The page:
Source | Forbes : By Liz Ryan
The working world has turned upside down over the past twenty years, and most people don’t realize it. If they recognize that momentous changes have occurred in the talent marketplace, they haven’t adjusted their approach to managing their career accordingly. That’s dangerous!
It used to be that working for one employer for twenty or twenty-five years marked you as a stable and reliable employee – a person anyone would be happy to hire if you should be so unfortunate as to get laid off. Now it’s just the opposite. Employers are wary of hiring people who’ve worked in one job for ten years or more. They don’t think “This person showed their loyalty by sticking with one employer for so long.” They think “This person hasn’t learned anything new in years!”
These days, we only grow our skills and our marketability by trying new things, and staying at the same job does not give you the same opportunity to try new things that a person gets by changing assignments. We all have to keep in mind the question “Have you really had twenty years of experience — or one year, repeated twenty times?”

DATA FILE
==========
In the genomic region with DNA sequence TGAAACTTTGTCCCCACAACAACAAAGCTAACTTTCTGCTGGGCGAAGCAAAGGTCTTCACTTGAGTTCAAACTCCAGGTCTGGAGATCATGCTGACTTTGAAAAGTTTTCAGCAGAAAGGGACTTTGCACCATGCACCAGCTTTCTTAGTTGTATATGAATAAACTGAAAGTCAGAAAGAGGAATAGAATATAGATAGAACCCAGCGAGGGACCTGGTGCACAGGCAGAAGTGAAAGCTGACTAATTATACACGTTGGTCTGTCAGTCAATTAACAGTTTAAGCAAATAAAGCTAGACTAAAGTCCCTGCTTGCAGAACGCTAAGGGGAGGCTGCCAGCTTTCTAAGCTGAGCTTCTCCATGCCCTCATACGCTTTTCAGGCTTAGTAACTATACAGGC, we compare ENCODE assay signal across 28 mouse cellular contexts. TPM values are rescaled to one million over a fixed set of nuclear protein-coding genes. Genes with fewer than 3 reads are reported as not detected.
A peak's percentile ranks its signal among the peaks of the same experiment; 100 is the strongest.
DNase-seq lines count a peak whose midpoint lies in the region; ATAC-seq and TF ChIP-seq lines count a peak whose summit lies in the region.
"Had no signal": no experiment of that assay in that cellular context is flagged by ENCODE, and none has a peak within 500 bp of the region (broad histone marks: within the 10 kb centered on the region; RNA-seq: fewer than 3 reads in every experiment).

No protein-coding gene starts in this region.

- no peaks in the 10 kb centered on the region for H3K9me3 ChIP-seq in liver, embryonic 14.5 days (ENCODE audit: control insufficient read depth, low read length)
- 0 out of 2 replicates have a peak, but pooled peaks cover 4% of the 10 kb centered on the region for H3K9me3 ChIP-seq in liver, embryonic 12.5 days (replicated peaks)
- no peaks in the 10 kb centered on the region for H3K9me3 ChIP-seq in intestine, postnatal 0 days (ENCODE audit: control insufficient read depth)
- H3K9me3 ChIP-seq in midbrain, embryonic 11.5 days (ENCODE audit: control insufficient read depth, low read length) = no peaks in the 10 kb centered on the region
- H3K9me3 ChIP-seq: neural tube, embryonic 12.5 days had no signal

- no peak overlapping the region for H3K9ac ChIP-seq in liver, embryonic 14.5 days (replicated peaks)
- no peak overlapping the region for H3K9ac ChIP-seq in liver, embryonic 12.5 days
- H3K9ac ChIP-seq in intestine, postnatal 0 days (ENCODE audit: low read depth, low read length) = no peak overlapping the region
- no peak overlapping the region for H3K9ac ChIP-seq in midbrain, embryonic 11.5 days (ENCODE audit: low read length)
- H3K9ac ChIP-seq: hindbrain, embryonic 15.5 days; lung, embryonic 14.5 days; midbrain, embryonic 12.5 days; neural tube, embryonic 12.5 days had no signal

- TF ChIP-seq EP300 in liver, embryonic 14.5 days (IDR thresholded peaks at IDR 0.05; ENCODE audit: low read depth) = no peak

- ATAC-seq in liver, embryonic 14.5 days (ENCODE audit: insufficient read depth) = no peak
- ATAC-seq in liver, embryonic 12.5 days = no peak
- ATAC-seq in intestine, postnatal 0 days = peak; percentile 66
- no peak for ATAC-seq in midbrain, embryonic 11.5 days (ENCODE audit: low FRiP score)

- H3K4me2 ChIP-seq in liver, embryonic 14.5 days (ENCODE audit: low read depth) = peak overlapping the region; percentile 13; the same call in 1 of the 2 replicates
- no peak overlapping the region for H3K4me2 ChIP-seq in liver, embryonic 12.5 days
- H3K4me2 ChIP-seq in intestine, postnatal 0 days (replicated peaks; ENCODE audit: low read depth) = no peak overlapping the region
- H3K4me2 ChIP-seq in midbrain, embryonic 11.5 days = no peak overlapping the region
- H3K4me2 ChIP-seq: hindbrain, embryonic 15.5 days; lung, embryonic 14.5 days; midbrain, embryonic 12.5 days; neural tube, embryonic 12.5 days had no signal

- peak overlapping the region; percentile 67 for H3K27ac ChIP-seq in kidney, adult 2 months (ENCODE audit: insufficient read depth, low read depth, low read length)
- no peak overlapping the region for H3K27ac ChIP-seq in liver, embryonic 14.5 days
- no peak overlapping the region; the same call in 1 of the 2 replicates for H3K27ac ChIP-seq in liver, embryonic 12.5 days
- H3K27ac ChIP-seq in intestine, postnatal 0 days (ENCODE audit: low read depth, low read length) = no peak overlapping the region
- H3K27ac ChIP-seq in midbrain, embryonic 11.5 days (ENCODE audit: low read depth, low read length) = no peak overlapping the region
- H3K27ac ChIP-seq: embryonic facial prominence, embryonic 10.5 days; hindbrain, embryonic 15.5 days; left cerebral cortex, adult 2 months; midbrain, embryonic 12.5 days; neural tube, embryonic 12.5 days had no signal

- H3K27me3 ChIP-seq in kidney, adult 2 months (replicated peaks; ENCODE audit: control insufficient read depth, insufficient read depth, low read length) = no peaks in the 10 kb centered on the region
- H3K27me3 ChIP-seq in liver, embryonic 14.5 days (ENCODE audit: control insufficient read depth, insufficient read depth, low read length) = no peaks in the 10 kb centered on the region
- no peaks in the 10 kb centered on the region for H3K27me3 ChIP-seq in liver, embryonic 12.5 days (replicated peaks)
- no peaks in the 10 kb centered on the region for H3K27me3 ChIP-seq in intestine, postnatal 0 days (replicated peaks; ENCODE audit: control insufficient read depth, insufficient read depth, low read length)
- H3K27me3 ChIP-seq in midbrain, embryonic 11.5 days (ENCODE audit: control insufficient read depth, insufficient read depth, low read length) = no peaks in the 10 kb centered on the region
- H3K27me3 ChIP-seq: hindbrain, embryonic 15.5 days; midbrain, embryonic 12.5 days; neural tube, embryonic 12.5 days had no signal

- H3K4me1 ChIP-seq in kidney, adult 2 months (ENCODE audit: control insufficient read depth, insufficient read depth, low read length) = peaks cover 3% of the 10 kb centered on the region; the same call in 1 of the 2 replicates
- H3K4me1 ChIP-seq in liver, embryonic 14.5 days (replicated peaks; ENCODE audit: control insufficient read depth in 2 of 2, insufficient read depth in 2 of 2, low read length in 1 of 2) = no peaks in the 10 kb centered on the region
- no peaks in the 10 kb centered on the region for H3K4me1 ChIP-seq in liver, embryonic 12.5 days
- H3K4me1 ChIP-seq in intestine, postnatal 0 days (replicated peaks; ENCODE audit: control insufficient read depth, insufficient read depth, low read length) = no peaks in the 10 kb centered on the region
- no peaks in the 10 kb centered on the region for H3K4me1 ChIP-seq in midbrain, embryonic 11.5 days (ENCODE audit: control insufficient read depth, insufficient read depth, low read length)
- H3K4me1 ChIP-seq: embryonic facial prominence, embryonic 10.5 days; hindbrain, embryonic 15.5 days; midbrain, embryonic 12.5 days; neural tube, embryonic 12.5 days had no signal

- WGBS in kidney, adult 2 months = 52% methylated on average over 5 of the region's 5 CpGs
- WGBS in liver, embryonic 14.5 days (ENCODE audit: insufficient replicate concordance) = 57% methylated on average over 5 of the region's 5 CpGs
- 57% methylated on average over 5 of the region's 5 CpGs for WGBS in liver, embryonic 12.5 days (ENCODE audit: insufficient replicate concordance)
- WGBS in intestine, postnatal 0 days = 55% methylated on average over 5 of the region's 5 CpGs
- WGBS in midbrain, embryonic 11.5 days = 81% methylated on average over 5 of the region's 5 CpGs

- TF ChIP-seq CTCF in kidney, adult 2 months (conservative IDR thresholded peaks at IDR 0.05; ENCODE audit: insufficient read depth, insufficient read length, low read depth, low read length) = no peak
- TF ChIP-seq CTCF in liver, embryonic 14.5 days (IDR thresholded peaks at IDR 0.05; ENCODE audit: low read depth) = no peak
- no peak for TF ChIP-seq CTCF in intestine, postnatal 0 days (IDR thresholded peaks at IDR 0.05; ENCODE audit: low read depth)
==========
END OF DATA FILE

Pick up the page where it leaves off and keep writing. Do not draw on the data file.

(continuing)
The question is valid, because we all fall so easily into ruts. Unless we actively seek out new challenges at work, we fall into patterns. Do you really get better at a task by performing the same task for years on end? Most people would say no. They’d say “Your brain falls asleep when you do the same thing over and over.”
Here are ten ways it can hurt you to stay in the same job for too long. How long is too long? You have to start questioning your marketability when you hit the ten-year mark in one employer, or the five-year mark in one job.
Even if you change jobs inside the same employer, you may not get the new learning, new challenges and critical resume fodder that a person who changes employers more frequently gets. That’s a disservice to you!